Whistler Backcountry Rules

Guest Blogger: Jennifer Godbout

As winter kicks into high gear the pursuit of powder seems to be on everybody’s radar and in Whistler that means more and more people are heading into the backcountry, some of them for the first time.

The trend to go beyond the rope is not new. As our world gets continually busier and more hectic, more and more people seem to be seeking a reconnection to nature and a life with more adventure and more time outdoors. Really we all just want to live a good story and the idea of going further and deeper into the mountains in pursuit of perfect powder is not just for the hardcore ski-touring crowd anymore.

However, with less expensive, high quality backcountry gear more readily available (and more heavily marketed), it’s especially important that the increase in backcountry users is paired with an increase in proper training and knowledge.

Anyone purchasing a pair of touring skis or splitboard for the first time this holiday season should also get the essential safety gear – a transceiver, probe and shovel – and sign up for an Avalanche Skills Training course (AST Level 1) from an accredited provider (see below). New technology like airbag backpacks are helpful but they can also provide a false sense of security and are no substitute for the proper rescue equipment, knowledge and the invaluable experience that comes from learning the basics and building from there.(Note: the Canadian Avalanche Association has issued a warning about “avalanche transciever” smartphone apps. They are not a suitable replacement for a proper transceiver. Download the CAA press release).

backcountry gear

The AST 1 is an entry level course that has both classroom and field components. It’s an invaluable first step towards backcountry safety and it’s fun to be out in the mountains learning and practicing new skills that could save your life or the life of a friend.

5 Things You’ll Learn in an AST 1 Course


    • The basic science of avalanche formation and release.
    • How to recognize and avoid avalanche hazards and dangerous terrain.
    • How to effectively rescue a member of the group if they were caught in an avalanche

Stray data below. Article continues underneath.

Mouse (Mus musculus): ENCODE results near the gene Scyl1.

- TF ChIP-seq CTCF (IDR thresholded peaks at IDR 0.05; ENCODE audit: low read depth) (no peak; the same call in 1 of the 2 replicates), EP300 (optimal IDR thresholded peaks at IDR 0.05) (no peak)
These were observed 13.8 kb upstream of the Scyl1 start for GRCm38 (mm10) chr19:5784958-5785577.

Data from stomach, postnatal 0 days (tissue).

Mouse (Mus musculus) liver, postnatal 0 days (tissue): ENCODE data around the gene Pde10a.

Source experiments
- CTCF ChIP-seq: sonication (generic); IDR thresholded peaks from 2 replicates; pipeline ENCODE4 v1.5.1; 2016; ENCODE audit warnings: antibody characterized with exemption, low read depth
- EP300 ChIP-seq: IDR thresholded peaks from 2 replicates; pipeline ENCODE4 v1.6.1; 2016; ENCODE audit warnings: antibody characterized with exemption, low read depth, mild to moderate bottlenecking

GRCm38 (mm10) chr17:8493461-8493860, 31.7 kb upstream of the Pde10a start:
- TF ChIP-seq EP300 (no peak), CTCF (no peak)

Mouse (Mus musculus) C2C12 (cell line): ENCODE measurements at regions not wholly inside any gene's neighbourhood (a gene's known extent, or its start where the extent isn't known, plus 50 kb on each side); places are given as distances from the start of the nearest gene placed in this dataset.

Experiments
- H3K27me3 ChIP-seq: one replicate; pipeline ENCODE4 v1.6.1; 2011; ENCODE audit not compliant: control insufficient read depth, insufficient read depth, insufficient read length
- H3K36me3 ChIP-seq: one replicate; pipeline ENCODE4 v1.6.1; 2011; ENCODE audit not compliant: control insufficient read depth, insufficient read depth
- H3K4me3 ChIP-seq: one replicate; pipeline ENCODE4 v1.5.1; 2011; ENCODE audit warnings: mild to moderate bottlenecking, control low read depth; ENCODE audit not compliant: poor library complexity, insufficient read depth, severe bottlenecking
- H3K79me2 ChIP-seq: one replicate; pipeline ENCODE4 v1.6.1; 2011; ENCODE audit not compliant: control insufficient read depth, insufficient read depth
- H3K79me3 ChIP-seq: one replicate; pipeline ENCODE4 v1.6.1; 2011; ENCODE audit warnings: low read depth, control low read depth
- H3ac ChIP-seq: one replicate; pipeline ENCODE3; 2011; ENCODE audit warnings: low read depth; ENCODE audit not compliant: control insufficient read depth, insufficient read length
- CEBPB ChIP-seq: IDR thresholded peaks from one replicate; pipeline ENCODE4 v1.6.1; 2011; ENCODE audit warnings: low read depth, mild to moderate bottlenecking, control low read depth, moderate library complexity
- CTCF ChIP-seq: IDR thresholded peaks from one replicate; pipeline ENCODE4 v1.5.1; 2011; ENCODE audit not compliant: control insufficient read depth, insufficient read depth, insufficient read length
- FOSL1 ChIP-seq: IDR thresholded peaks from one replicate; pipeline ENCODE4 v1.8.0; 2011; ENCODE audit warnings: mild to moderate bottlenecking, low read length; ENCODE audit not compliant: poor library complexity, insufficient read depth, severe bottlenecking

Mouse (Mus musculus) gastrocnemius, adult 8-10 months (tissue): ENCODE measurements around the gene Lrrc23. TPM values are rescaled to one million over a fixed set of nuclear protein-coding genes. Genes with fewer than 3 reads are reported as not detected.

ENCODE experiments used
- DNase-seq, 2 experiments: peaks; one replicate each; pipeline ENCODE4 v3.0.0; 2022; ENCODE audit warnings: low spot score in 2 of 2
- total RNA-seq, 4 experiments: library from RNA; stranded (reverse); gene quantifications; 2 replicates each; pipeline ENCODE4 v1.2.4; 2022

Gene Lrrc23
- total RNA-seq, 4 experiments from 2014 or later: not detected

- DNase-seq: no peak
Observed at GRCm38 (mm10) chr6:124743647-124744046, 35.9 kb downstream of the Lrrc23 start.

• The steps needed to plan, and pull off, a safe backcountry trip.
    • Understanding the limits of your training.


“Being in the mountains is a constant learning process,” says Tyler Petruisic, a local guide certified with the world-recognized Association of Canadian Mountain Guides. “It’s a humbling experience becoming a certified guide and avalanche instructor, all the courses over the years I’ve really learned just how much there is to know. I’ll never stop learning.”

If you’re hearing the call of the wild for the first time but maybe not ready to commit to the costs and time of setting yourself up with the necessary backcountry gear and knowledge, Whistler offers many guided backcountry options. From self-propelled trips beyond the ski hills to full cat-skiing or heli-skiing dream days there are plenty of ways to taste the freedom of the hills under the supervision of trained professionals.

The Whistler backcountry is magical and an incredible place to spend time. As life around us speeds up, the appeal of solitude and silence becomes that much greater. Don’t be fooled by the beauty however, you need to know what you’re doing out there. As Tyler Petruisic says, “Follow your passions into the mountains, but make sure you come home to tell your stories.”

Whistler Snowcats, backcountry fun without the hiking

Whistler offers a host of different ways to enjoy the backcountry via snowmobile tour, heli-skiing or cat-skiing, or take a guided backcountry tour. Anyone interested in local level 1 Avalanche Skills Training courses can get more info from:

  • Extremely Canadian. Longtime local adventure company offering guided on-mountain or backcountry tours as well as Avalanche course.
  • Avalanche Courses Whistler. Learn the basics from the author of this article! Jen has been guiding in the BC backcountry for 10 years.
  • Pacific Alpine Institute started in the 1980s by a Blackcomb ski patroller the Pacific Alpine Institute literally has decades of homegrown knowledge and experience behind them.
  • Whistler Alpine Guides have also been teaching and guiding in Whistler for decades and offer weekly courses throughout the winter.
  • Coast Mountain Guides A family-run guiding operation that also offers weekly AST Level 1 courses.

The Canadian Avalanche Centre is a great national resource with up-to-date avalanche bulletins and another great source of information is local ski patroller Wayne Flann’s Avalanche blog.

Local ski patroller/blogger Wayne Flann enjoying the Whistler Backcountry


Feet Banks moved to Whistler at age 12 so his parents could live the dream and ski as much as possible. He ended up living it too. After leaving home Feet did a few good stints in warmer climates and 4 years of writing school before returning to the mountains to make ski movies, hammer out a journalism career and avoid the 9-5 lifestyle as long as possible. He’s been a hay farmer, a hole digger, a magazine editor and has a jump named after him on Blackcomb Mountain, Feet’s Air. It’s tiny.